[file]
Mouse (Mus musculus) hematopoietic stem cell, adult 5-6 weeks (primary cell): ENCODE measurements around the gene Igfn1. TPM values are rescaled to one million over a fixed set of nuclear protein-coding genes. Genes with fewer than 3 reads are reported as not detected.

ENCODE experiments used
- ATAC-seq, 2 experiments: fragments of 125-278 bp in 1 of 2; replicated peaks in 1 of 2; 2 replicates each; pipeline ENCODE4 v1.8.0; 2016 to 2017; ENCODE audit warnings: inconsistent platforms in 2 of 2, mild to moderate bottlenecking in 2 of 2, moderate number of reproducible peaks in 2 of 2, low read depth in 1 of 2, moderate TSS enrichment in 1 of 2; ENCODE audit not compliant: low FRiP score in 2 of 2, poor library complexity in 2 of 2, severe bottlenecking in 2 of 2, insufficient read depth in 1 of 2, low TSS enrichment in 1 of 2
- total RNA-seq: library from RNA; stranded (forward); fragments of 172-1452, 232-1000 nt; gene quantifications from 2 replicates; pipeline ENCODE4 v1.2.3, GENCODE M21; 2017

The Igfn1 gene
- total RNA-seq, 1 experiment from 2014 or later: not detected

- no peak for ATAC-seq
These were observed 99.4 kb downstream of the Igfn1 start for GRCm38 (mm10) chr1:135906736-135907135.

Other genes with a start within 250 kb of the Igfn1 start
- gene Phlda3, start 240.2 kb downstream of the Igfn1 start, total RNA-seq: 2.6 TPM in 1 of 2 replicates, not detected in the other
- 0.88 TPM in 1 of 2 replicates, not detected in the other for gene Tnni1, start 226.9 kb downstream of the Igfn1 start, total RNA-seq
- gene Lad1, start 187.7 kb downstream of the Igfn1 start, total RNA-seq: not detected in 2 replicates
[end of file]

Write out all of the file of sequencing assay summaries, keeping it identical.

Mouse (Mus musculus) hematopoietic stem cell, adult 5-6 weeks (primary cell): ENCODE measurements around the gene Igfn1. TPM values are rescaled to one million over a fixed set of nuclear protein-coding genes. Genes with fewer than 3 reads are reported as not detected.

ENCODE experiments used
- ATAC-seq, 2 experiments: fragments of 125-278 bp in 1 of 2; replicated peaks in 1 of 2; 2 replicates each; pipeline ENCODE4 v1.8.0; 2016 to 2017; ENCODE audit warnings: inconsistent platforms in 2 of 2, mild to moderate bottlenecking in 2 of 2, moderate number of reproducible peaks in 2 of 2, low read depth in 1 of 2, moderate TSS enrichment in 1 of 2; ENCODE audit not compliant: low FRiP score in 2 of 2, poor library complexity in 2 of 2, severe bottlenecking in 2 of 2, insufficient read depth in 1 of 2, low TSS enrichment in 1 of 2
- total RNA-seq: library from RNA; stranded (forward); fragments of 172-1452, 232-1000 nt; gene quantifications from 2 replicates; pipeline ENCODE4 v1.2.3, GENCODE M21; 2017

The Igfn1 gene
- total RNA-seq, 1 experiment from 2014 or later: not detected

- no peak for ATAC-seq
These were observed 99.4 kb downstream of the Igfn1 start for GRCm38 (mm10) chr1:135906736-135907135.

Other genes with a start within 250 kb of the Igfn1 start
- gene Phlda3, start 240.2 kb downstream of the Igfn1 start, total RNA-seq: 2.6 TPM in 1 of 2 replicates, not detected in the other
- 0.88 TPM in 1 of 2 replicates, not detected in the other for gene Tnni1, start 226.9 kb downstream of the Igfn1 start, total RNA-seq
- gene Lad1, start 187.7 kb downstream of the Igfn1 start, total RNA-seq: not detected in 2 replicates